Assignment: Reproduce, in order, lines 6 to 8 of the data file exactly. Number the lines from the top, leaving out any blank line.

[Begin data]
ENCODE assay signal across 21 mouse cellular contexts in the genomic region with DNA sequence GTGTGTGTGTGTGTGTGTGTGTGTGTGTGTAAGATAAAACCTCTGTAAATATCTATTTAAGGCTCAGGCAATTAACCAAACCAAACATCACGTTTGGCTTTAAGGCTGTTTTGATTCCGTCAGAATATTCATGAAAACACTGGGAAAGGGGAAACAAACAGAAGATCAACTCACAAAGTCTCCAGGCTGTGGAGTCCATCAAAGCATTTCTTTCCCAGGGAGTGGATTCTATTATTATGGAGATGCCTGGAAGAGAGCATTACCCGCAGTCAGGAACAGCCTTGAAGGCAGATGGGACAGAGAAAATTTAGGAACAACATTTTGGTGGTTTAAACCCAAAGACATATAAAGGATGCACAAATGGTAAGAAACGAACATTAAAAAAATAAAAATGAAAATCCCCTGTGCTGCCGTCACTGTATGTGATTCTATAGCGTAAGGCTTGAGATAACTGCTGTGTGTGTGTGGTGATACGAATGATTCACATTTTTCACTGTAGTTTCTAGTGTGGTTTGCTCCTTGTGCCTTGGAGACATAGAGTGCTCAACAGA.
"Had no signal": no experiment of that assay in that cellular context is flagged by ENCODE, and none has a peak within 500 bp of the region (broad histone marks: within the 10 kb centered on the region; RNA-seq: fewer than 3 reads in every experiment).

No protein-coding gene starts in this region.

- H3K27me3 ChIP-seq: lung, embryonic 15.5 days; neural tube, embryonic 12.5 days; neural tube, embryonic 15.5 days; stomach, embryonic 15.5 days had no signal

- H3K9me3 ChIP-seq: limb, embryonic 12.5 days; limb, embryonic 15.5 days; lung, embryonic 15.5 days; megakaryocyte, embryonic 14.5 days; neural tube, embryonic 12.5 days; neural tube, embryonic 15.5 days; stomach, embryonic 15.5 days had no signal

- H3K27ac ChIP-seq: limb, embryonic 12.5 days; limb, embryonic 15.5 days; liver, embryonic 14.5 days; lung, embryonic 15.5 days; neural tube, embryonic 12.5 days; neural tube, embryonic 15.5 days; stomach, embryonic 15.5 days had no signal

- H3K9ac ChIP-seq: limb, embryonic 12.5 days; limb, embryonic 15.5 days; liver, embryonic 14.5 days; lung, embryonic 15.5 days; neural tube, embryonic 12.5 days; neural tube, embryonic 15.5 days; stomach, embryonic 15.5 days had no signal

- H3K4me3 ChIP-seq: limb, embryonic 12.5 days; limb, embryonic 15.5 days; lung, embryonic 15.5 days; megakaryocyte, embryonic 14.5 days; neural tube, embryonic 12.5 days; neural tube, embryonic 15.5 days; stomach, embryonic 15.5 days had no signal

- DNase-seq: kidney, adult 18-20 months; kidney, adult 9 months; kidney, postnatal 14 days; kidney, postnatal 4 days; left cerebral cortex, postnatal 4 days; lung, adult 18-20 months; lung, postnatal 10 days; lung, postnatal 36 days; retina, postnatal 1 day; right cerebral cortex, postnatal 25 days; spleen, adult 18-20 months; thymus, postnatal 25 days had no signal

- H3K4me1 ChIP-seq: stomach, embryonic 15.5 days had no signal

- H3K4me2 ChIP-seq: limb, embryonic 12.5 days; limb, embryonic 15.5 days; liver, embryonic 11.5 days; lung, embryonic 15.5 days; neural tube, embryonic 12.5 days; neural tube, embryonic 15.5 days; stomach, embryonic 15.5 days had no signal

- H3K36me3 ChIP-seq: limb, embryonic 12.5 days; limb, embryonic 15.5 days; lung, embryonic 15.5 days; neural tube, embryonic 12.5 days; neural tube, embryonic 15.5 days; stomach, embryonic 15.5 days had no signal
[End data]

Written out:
- H3K27ac ChIP-seq: limb, embryonic 12.5 days; limb, embryonic 15.5 days; liver, embryonic 14.5 days; lung, embryonic 15.5 days; neural tube, embryonic 12.5 days; neural tube, embryonic 15.5 days; stomach, embryonic 15.5 days had no signal

- H3K9ac ChIP-seq: limb, embryonic 12.5 days; limb, embryonic 15.5 days; liver, embryonic 14.5 days; lung, embryonic 15.5 days; neural tube, embryonic 12.5 days; neural tube, embryonic 15.5 days; stomach, embryonic 15.5 days had no signal

- H3K4me3 ChIP-seq: limb, embryonic 12.5 days; limb, embryonic 15.5 days; lung, embryonic 15.5 days; megakaryocyte, embryonic 14.5 days; neural tube, embryonic 12.5 days; neural tube, embryonic 15.5 days; stomach, embryonic 15.5 days had no signal